Cryptographic data integrity in a multiplatform environment

Andrea D'Intino
Wednesday 12th June 2019

Cryptographic data integrity in a multiplatform environment 

About five months from the end of the project, we at DECODE have delivered a considerable volume of code and successfully deployed a lot of it already, particularly: 

  • The first Barcelona pilot "DDDC": a blockchain powered module of the Decidim platform, aimed at to share a petition, sign it with a mobile app and count the signatures in a cryptographically secure and completely anonymous way. This pilot involves a several microservices, connected to an admin panel, communicating with a mobile app and storing data on a database and a blockchain.
  • The second Barcelona pilot, "IoT": a data collecting platform, allowing citizen to anonymously monitor temperature, noise and pollution on their homes' balconies, and let the data be collected, analyzed and showed on the DECODE's developed BCNNow admin panel. 
  • The Amsterdam pilot "18+": a platform to cryptographically store users credentials (age in this case), allowing citizens to prove their age without the need to show their ID card, thus protecting their privacy from surveillance cameras (who may be recording pictures of the their ID cards) and undesired attention. This pilot includes passport scanners, as well as a network of microservices delivering and showing the credentials via mobile browsers. 


Cryptographic data integrity, what is that? 

All these pilots have in common an elaborated architecture and modern micro-service rich design, as is expected from complex projects involving many partners with different skills and visions. 

One of the challenges in managing a platform built on services and apps, running on different and hardware and software environments, is the integrity of the cryptographic data.

All that data that undergoes a cryptographical transformation, will later need be transformed again, be transformed back or be matched against other data. In any cryptography flow, such as a simple encryption/decryption, each transformation requires to be deterministic, otherwise the flow will break. 
Despite a good level of homogenity among cryptographic algorythms and implementations, determinism can hardly be taken granted in this domain. The severity issue is directly proportional with the amount of different software platforms and components present in the cryptographic flow: implementation of cryptography algorythms can differ between different applications and libraries, or even executing the same library functon on a different OS can produce a non deterministic output, making the data unusable.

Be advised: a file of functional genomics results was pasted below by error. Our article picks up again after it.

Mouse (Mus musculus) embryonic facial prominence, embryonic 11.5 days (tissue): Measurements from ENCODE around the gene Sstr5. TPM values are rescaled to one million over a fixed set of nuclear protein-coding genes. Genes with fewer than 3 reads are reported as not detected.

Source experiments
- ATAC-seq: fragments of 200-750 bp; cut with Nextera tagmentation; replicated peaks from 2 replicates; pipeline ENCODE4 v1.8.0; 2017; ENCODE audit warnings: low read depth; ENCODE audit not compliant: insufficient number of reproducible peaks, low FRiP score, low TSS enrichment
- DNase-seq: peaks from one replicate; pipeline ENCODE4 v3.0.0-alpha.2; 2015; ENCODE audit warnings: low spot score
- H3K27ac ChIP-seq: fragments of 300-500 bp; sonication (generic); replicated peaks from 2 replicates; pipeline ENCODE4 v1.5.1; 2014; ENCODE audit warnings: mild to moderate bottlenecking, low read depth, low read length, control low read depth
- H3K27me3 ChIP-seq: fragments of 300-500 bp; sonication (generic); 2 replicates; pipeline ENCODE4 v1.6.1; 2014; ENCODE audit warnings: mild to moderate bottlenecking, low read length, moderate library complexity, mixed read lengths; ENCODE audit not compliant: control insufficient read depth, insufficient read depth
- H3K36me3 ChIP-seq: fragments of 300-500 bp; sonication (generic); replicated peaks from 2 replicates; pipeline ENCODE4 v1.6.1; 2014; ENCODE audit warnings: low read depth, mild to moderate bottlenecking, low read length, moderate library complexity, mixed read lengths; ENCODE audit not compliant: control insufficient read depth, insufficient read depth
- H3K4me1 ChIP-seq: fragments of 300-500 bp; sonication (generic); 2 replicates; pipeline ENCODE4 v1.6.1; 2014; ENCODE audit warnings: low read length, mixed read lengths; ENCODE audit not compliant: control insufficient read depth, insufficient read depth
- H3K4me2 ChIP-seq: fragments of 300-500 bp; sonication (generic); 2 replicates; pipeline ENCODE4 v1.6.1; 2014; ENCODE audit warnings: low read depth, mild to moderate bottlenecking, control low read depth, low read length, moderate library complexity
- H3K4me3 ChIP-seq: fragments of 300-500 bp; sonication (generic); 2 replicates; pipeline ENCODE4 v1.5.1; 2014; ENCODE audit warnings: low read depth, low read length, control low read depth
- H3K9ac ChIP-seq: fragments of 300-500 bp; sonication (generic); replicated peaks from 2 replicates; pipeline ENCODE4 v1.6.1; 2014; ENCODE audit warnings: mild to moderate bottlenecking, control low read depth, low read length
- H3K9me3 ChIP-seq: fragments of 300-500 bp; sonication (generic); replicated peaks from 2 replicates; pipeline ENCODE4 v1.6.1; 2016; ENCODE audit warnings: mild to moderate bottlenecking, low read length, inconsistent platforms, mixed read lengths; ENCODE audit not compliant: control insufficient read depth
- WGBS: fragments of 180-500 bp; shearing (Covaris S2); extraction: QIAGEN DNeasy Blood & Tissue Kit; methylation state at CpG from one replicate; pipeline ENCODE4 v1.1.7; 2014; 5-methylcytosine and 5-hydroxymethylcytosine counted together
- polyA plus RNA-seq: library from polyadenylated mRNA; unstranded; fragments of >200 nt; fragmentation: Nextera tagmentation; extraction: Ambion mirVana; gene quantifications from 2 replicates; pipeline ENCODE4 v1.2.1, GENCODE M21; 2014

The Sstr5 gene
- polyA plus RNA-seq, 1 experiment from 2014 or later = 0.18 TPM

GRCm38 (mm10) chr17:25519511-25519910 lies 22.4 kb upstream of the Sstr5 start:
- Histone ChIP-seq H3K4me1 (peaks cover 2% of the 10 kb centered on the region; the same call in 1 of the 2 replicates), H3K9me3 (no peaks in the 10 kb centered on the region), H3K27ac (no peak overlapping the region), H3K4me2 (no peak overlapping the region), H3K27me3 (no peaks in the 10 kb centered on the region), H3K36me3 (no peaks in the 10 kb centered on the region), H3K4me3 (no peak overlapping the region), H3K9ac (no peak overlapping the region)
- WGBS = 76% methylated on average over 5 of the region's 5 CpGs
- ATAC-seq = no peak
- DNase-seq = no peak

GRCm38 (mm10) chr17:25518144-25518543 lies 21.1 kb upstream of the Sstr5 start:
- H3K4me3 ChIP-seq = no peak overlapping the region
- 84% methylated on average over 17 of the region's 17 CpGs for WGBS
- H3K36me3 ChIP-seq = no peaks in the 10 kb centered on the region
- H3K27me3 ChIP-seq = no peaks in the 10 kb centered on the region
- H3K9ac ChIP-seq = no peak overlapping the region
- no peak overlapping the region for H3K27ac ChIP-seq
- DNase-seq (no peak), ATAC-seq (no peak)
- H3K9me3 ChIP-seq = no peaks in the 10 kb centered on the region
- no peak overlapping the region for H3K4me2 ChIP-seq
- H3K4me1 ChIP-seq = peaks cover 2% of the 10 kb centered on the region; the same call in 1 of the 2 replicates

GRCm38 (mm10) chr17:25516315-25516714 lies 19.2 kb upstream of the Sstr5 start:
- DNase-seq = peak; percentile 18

For example the usage of MD5 hashing across platforms, the fact that different commands manage strings differently or even the case of the SHA1 hashing function producing a different result in Python 2 and Python 3.

How a virtual machine can solve this problem

The DECODE developed team incurred in the python 2 vs python SHA1 issue, while working on the DDDC pilot: there a list of emails was first hashed on a server running python 2, and individual emails where hashed by a different service, running python 3 (both running on Linux) as well from a mobile app written in React Native and running and Android and iOS : to our surprise, calling the same function with identical parameters, produced different hash of the emails. 

This led us to switch from using the python function, to use Zenroom even for simple hashing, developing the very simple smart contract 50

A few days of testing ensued, which allowed us to asses the high level of determinism that Zenroom offers across hardware platforms and OS. 

What is a virtual machine anyway?

The term "virtual machine" often refers to "system virtual machines" linked to virtualization platforms that  allow you to run several OS instances on the same physical server. Zenroom is not a "vm" in that sense, it is in fact a "process virtual machine". 
it aims to provide a platform-independent programming environment that abstracts away details of the underlying hardware or operating system and allows a program to execute in the same way on any platform.

Zenroom is in fact fully independent from its underlying OS, cause it uses its own built-in pseudo-random number generation function and allocates its memory allocation directly: this combination provides a high degree of determinism for complex cryptographic flows happening in multiplatform environments